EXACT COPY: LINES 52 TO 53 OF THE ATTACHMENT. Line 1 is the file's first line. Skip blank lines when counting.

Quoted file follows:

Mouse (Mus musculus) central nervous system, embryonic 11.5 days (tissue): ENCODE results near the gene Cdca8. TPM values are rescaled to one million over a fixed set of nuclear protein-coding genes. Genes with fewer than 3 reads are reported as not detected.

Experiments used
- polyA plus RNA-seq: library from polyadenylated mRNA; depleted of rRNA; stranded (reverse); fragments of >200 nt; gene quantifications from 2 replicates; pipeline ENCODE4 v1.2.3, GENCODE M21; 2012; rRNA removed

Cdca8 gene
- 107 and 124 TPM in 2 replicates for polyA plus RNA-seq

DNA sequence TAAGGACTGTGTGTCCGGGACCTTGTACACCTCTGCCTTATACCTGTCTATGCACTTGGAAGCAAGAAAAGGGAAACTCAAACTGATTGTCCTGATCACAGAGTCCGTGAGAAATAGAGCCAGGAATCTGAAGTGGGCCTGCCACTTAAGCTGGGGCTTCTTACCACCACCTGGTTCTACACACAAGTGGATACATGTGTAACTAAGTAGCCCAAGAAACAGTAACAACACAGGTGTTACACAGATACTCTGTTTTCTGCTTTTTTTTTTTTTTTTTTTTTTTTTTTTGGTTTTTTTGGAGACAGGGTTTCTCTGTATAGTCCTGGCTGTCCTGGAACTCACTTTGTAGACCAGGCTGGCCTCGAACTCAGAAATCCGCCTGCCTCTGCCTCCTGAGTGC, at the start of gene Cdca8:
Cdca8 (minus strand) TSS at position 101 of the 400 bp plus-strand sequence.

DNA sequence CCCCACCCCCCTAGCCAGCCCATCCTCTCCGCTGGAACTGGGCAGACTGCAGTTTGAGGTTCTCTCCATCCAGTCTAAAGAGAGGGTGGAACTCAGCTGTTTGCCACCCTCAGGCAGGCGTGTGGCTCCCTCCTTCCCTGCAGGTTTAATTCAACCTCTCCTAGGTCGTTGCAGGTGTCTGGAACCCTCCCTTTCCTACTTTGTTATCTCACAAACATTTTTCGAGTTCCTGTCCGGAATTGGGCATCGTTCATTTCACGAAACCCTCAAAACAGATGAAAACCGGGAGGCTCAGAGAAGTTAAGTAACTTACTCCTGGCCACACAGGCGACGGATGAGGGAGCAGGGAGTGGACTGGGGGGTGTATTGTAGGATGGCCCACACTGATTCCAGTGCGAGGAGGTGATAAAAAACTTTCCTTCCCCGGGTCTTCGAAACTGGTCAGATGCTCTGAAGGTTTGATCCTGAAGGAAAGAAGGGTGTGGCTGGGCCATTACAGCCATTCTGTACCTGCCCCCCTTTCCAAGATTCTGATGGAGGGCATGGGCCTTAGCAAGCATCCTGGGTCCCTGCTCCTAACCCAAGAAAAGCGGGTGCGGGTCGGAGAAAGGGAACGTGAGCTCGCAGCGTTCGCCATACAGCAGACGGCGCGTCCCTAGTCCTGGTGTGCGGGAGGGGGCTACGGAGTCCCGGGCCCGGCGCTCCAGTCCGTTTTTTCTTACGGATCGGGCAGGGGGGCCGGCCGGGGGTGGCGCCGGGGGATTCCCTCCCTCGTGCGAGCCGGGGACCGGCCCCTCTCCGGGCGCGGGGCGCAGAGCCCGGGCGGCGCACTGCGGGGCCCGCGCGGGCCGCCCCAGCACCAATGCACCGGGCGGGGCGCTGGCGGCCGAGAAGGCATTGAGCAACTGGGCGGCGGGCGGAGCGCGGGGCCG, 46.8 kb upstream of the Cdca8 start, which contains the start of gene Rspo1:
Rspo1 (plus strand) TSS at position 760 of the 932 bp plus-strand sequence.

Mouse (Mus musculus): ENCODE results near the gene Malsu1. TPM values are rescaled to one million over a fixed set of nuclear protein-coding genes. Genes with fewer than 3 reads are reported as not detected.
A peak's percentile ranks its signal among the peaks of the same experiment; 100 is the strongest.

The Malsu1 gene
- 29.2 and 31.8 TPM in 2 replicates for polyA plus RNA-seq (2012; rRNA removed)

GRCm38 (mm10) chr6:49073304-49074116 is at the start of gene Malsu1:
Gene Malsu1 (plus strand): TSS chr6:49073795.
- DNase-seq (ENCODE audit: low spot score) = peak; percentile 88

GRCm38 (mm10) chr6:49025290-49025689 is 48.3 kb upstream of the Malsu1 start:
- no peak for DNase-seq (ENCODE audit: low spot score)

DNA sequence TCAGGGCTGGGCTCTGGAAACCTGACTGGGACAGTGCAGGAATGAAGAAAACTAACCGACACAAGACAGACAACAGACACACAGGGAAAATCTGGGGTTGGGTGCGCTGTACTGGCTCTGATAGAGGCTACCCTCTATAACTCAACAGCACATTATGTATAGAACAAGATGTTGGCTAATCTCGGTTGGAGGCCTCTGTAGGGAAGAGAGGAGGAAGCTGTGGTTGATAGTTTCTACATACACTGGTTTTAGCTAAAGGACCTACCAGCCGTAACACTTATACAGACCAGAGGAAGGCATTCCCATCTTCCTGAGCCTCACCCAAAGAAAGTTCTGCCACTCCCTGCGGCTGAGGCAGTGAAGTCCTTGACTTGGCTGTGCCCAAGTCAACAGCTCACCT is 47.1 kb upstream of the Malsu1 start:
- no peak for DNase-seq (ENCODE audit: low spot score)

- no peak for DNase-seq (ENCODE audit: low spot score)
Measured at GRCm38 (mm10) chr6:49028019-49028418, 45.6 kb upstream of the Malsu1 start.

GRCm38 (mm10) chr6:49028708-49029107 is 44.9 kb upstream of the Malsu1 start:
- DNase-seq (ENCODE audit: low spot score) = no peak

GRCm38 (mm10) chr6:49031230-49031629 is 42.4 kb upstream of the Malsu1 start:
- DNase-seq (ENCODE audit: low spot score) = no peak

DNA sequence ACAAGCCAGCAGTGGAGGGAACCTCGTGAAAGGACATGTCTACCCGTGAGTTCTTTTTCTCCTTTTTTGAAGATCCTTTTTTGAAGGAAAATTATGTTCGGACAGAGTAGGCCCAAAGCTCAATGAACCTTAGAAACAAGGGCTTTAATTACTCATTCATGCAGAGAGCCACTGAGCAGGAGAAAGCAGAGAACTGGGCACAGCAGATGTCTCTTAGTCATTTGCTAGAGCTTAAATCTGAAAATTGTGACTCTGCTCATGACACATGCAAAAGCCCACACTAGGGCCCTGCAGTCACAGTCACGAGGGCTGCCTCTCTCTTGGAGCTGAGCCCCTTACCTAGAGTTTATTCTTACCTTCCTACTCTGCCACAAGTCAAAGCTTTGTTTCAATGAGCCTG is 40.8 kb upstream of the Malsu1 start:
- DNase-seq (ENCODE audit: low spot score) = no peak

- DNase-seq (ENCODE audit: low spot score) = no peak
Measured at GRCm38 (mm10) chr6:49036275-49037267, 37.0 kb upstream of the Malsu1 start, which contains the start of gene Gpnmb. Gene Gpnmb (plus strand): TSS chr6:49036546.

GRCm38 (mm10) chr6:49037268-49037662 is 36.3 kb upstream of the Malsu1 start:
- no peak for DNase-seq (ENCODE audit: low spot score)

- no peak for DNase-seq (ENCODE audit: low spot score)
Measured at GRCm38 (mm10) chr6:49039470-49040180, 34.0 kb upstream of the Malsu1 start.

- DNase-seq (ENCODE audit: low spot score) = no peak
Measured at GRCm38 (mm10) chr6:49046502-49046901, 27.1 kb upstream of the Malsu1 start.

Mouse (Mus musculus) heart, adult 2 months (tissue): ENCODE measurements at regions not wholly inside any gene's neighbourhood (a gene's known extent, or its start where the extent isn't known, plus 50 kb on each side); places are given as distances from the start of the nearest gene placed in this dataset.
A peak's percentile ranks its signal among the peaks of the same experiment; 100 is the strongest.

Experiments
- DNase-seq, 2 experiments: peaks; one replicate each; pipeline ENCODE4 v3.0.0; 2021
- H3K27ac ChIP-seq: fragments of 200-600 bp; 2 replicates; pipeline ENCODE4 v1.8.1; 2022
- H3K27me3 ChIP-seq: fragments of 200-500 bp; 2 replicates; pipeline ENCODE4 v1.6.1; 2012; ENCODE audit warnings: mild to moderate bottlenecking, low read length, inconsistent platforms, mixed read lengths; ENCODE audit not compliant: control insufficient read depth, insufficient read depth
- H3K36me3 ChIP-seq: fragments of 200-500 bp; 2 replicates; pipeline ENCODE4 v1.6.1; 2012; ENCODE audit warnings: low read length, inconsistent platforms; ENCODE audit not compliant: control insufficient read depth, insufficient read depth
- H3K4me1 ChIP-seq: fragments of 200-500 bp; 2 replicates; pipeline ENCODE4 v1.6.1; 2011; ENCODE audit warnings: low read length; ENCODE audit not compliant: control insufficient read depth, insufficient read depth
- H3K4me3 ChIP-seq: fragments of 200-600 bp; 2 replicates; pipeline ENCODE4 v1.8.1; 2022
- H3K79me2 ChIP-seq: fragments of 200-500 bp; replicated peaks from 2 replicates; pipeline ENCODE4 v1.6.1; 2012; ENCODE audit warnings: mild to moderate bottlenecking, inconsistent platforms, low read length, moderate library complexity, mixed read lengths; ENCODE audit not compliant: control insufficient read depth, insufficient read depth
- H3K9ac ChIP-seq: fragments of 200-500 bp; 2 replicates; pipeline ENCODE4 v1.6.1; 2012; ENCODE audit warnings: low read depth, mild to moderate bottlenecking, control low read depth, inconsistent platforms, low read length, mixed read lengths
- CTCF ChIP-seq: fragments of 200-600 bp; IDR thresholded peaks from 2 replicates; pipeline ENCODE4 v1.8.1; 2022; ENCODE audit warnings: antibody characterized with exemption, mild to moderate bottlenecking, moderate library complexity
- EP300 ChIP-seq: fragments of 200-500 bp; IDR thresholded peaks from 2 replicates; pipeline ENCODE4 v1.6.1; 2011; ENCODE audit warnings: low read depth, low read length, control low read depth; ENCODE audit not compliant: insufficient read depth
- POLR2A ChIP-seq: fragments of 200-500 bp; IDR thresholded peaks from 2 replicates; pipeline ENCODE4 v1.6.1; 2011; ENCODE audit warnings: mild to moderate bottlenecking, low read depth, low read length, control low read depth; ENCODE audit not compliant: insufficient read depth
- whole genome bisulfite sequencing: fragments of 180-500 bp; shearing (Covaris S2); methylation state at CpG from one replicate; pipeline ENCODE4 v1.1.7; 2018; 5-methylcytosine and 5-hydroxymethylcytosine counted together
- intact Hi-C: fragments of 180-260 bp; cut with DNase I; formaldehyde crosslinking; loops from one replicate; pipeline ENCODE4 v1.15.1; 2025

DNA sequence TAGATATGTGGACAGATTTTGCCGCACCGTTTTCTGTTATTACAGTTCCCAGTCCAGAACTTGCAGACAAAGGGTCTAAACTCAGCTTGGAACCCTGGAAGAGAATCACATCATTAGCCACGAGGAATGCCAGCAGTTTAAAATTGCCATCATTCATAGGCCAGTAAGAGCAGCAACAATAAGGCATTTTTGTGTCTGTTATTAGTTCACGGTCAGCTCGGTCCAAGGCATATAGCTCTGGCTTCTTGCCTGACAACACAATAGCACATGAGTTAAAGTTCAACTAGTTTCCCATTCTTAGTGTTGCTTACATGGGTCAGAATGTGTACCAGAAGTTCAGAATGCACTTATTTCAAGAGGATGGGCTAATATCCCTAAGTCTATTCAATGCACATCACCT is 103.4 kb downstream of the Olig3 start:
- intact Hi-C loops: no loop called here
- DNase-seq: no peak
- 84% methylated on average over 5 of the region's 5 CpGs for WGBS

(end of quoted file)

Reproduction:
- intact Hi-C: fragments of 180-260 bp; cut with DNase I; formaldehyde crosslinking; loops from one replicate; pipeline ENCODE4 v1.15.1; 2025

DNA sequence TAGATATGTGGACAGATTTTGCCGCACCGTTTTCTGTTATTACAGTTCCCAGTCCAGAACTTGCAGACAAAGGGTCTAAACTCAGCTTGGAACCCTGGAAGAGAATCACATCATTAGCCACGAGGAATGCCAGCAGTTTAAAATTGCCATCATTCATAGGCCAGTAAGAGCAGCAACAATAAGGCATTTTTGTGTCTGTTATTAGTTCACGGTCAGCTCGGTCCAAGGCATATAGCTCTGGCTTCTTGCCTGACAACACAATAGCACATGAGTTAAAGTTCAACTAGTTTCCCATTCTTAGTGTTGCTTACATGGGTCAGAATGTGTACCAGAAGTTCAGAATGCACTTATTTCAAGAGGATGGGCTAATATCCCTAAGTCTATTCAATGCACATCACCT is 103.4 kb downstream of the Olig3 start: